Ted Rondeau tells the story like it’s the plot in a television crime drama or a scene from a movie like Bonnie and Clyde. It’s a chronicle that rivals any Hollywood script — young, romantic dreamers running from the law with plenty of dramatic conflict.
But the story is the candid account of a transformed life – Ted’s. It’s a testimony of how God worked in a dramatic way to bring a defiant teenager to a saving knowledge of Him. In fact, it’s difficult to believe that the trim 47-year-old businessman with short-cropped hair, lively hazel eyes, and dressed in a sharp golf shirt and crisp khaki pants has lived anything less than a life on the straight and narrow.
The turning point was Christmas Day, 1978, in a lonely jail cell in St. Petersburg Beach, Fla. “I mark that as the day of the invasion of the Holy Spirit into my brain,” says Ted. He’s now been married to his college sweetheart for more than 25 years, is the father of two grown daughters, and enjoyed a successful business career before entering full time ministry with Grace Brethren International Missions.
Ted characterizes his upbringing in inner city Cleveland as “totally Christian illiterate.” He had no knowledge of anything remotely religious. By the time his parents divorced when he was 12, he had joined a gang and regularly clashed with the law.
His best friends were brothers, Bob and Mike. In the summer of 1978, Bob was involved in a serious motorcycle accident. While in the hospital recovering from his injuries, the young man accepted Christ as his Saviour as a result of the ministry of a hospital chaplain.
“He came back and shared his testimony. He said, ‘If you don’t get your life right with Christ, something bad is going to happen to you.'” Ted remembers thinking the words were a curse.
By this time, the “heat” was getting close, Ted recalls. With several outstanding warrants for his arrest, he and a 15-year-old runaway girl stole a car and headed for Florida after Thanksgiving. He remembers the trip for its contrasts – an under-aged couple, driving a stolen vehicle, and living on the run while talking about obtaining “real” jobs, getting married, and having a house on the beach.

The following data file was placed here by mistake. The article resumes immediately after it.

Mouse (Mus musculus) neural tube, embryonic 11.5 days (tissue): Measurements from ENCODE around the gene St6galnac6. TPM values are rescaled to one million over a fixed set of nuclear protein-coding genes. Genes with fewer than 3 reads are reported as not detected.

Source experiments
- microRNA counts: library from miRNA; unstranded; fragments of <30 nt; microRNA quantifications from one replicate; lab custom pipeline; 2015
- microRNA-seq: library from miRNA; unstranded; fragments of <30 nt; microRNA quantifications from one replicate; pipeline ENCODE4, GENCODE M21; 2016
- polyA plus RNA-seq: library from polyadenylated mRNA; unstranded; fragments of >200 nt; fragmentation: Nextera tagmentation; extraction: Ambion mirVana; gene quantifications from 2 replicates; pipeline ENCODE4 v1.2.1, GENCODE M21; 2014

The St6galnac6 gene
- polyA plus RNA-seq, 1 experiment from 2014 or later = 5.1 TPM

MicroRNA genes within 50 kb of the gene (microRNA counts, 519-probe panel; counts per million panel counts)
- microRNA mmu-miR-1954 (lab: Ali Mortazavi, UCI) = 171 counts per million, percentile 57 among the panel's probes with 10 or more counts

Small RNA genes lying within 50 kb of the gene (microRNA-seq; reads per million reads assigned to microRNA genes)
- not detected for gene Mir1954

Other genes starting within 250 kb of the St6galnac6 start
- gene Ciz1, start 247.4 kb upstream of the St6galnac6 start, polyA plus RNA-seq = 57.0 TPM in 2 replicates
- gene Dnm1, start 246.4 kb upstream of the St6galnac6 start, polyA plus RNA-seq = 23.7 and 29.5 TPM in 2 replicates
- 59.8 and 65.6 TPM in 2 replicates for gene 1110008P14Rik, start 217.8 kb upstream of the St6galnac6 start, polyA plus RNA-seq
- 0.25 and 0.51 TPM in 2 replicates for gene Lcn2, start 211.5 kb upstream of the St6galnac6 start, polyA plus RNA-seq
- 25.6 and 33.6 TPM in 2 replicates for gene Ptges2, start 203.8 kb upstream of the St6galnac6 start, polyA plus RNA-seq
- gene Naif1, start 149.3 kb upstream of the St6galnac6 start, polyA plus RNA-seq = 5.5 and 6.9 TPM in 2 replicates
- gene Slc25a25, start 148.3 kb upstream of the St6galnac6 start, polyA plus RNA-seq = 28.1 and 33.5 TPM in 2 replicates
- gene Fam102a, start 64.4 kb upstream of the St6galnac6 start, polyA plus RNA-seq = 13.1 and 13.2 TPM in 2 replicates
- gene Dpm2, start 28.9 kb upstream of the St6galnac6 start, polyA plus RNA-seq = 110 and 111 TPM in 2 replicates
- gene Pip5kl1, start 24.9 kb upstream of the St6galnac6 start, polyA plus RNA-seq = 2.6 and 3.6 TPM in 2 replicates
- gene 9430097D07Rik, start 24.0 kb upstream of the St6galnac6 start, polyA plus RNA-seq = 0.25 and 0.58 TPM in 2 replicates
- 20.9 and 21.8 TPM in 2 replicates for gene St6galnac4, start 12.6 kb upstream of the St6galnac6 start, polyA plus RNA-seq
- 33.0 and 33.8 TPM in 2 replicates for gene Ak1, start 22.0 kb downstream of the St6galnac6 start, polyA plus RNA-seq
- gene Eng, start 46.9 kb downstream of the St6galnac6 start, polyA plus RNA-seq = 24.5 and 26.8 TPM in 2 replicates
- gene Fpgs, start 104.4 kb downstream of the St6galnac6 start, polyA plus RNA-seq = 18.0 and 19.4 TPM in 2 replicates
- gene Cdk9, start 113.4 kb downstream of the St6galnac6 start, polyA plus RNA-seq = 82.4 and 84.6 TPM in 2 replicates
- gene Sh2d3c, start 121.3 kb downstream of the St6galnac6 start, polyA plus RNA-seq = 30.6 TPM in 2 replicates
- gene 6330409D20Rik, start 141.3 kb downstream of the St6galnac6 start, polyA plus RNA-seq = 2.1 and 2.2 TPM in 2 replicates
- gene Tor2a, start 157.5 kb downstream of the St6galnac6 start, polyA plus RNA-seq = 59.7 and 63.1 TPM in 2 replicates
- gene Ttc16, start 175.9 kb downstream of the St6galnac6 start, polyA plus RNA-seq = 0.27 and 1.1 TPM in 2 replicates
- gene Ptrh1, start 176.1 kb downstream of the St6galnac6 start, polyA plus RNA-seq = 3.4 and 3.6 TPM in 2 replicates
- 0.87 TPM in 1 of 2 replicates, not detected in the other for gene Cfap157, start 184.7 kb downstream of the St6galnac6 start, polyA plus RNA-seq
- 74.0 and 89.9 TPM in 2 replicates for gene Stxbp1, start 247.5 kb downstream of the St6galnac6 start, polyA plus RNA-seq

A Birthday on the Beach
In Florida, they celebrated Ted’s 18th birthday on the sand at Daytona Beach. Five days later – on Christmas Day on the other side of the state – a knock on their motel room door changed his life forever. The police had found him and they were calling his name through a megaphone.
He recalls it like it was a scene in Miami Vice, the 80s television show about two Miami cops.
A semi-circle of armed police officers focused their weapons on his door. “They backed me out of the room, hands on my head, handcuffed me, and put me on the pavement.”
And his teen-aged companion? “I never saw her again,” he says.
The police took him to the city jail. It began what he now calls one of the “most amazing” days of his life.
Since it was a holiday, he was placed in a cell by himself and left alone.
“I don’t even think they fed me,” he recalls. What he does vividly remember are the thoughts that flowed through his mind.
“I’d been in jail before,” he said. “It was no big deal. Normally, I’d be thinking how to escape, how to get myself out of it.”
But this day was different.
His first thought was the conversation with his friend Bob. “It’s his fault,” Ted remembers thinking, recalling the words that he thought were a curse. “He did this to me.”
“I Need Change”
With each reflection came a new concept. Throughout the afternoon, Ted’s thoughts moved from “how could Bob do this all the way from Cleveland?” to “maybe there’s something to this God thing.”
By the end of the day, Ted found himself on his knees in his jail cell. “Whoever you are,” he says he told God. “I want what Bob’s got. I don’t want to go out like this. I need change.”
He credits God’s miraculous intervention for grabbing his attention. “I never would have been thinking those thoughts,” he says, admitting, “I was not paying attention when Bob witnessed to me.”
With no church background, he did not know what to do next. In the local jail, he attended Catholic communion, the only religious service available, because “Bob would want me to.”
Facing robbery charges in Daytona Beach, he was transferred to the county jail there. There, he began to attend a Bible study and Sunday morning worship, because “I knew that Bob would want me to do that.”
But he admits he had “hardly changed in personality and character” as the result of his decision to follow God.
In Daytona Beach, the jail ministry was led by a retired Southern Baptist pastor, Rev. Sanford Oaks. After one service where Ted had been disruptive, the minister told him not to come back until he had memorized John 3:16. When Ted did, the chaplain handed him another verse to learn. It was the beginning of a six-month discipleship program with the Rev. Oaks.
Rev. Oaks was the first in a long line of men who Ted says have invested their lives in him. At Apalachee Correctional Institution (ACI), he found chaplains David Pipping and Grace Theological Seminary graduate David Ring, who both helped him establish deep roots in his new-found faith.
“There was an awesome core group of believing men there,” he says of his prison experience. “It was the best experience of (Christian) body life that I’ve ever had.”
He served his three-year sentence at ACI in northern Florida. Today, he knows he’s broken all the stereotypes of convicted felons by not re-offending. And he continues to be amazed at God’s grace.
“Nothing I enjoy today was deserved,” he admits. “I shouldn’t even be alive!”
He lives daily in the truth that there are no first or second class citizens in God’s family. “No matter how good or bad a person has been, we are all equally blessed as redeemed children of God.”